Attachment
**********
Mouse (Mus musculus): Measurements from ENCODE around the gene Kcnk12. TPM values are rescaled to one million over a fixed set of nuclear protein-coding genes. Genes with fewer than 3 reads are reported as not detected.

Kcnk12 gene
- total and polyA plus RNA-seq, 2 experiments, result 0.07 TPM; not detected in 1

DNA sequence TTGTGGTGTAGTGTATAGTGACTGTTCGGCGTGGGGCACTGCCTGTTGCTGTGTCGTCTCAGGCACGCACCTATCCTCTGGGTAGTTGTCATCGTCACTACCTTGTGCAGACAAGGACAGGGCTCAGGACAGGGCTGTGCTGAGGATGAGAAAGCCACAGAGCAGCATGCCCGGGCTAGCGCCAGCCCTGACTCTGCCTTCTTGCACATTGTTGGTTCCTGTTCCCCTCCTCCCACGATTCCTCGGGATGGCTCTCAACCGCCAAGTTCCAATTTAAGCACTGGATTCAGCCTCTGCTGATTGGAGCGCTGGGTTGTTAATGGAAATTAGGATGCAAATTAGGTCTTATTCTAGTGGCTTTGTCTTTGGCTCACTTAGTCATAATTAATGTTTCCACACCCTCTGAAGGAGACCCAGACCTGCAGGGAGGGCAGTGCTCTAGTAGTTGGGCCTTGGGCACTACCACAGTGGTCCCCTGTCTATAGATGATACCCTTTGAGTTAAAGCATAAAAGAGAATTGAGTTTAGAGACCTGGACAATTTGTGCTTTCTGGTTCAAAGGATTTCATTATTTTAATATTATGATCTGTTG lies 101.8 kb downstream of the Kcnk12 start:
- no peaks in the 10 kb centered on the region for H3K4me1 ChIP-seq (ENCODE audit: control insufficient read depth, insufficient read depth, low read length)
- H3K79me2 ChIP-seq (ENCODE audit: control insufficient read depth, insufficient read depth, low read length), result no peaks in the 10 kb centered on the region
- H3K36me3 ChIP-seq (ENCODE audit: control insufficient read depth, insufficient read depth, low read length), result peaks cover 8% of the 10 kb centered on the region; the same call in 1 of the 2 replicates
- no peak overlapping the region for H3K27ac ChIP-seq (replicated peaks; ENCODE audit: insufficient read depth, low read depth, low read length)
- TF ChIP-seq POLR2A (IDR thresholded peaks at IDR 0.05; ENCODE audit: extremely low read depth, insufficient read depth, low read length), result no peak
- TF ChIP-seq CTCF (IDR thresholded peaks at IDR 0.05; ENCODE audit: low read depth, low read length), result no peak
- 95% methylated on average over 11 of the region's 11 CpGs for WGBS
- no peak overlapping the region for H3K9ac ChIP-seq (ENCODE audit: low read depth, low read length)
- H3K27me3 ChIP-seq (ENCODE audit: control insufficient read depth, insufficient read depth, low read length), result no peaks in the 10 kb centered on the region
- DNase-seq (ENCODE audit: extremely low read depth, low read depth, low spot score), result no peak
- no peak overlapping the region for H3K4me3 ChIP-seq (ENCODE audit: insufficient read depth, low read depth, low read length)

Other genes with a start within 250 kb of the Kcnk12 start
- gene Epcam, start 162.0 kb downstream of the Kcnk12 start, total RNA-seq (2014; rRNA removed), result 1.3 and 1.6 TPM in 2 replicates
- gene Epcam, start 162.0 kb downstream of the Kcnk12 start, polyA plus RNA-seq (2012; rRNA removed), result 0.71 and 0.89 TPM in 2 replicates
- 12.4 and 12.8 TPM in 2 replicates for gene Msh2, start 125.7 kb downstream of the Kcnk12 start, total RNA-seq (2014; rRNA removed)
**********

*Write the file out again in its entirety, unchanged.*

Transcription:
Mouse (Mus musculus): Measurements from ENCODE around the gene Kcnk12. TPM values are rescaled to one million over a fixed set of nuclear protein-coding genes. Genes with fewer than 3 reads are reported as not detected.

Kcnk12 gene
- total and polyA plus RNA-seq, 2 experiments, result 0.07 TPM; not detected in 1

DNA sequence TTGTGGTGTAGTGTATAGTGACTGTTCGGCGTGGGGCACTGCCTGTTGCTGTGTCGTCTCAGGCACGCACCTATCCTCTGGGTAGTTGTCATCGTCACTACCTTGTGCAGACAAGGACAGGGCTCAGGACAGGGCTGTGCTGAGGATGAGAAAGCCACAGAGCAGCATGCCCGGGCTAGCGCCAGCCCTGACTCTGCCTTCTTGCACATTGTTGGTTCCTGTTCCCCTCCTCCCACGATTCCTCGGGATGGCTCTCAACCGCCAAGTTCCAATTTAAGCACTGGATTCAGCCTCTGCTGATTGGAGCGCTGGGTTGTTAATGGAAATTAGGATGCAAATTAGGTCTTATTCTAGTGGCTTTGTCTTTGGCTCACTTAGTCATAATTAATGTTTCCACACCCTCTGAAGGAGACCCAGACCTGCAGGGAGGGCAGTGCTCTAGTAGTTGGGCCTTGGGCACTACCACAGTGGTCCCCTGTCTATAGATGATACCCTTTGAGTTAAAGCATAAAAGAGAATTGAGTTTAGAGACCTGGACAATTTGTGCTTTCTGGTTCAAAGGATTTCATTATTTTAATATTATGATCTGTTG lies 101.8 kb downstream of the Kcnk12 start:
- no peaks in the 10 kb centered on the region for H3K4me1 ChIP-seq (ENCODE audit: control insufficient read depth, insufficient read depth, low read length)
- H3K79me2 ChIP-seq (ENCODE audit: control insufficient read depth, insufficient read depth, low read length), result no peaks in the 10 kb centered on the region
- H3K36me3 ChIP-seq (ENCODE audit: control insufficient read depth, insufficient read depth, low read length), result peaks cover 8% of the 10 kb centered on the region; the same call in 1 of the 2 replicates
- no peak overlapping the region for H3K27ac ChIP-seq (replicated peaks; ENCODE audit: insufficient read depth, low read depth, low read length)
- TF ChIP-seq POLR2A (IDR thresholded peaks at IDR 0.05; ENCODE audit: extremely low read depth, insufficient read depth, low read length), result no peak
- TF ChIP-seq CTCF (IDR thresholded peaks at IDR 0.05; ENCODE audit: low read depth, low read length), result no peak
- 95% methylated on average over 11 of the region's 11 CpGs for WGBS
- no peak overlapping the region for H3K9ac ChIP-seq (ENCODE audit: low read depth, low read length)
- H3K27me3 ChIP-seq (ENCODE audit: control insufficient read depth, insufficient read depth, low read length), result no peaks in the 10 kb centered on the region
- DNase-seq (ENCODE audit: extremely low read depth, low read depth, low spot score), result no peak
- no peak overlapping the region for H3K4me3 ChIP-seq (ENCODE audit: insufficient read depth, low read depth, low read length)

Other genes with a start within 250 kb of the Kcnk12 start
- gene Epcam, start 162.0 kb downstream of the Kcnk12 start, total RNA-seq (2014; rRNA removed), result 1.3 and 1.6 TPM in 2 replicates
- gene Epcam, start 162.0 kb downstream of the Kcnk12 start, polyA plus RNA-seq (2012; rRNA removed), result 0.71 and 0.89 TPM in 2 replicates
- 12.4 and 12.8 TPM in 2 replicates for gene Msh2, start 125.7 kb downstream of the Kcnk12 start, total RNA-seq (2014; rRNA removed)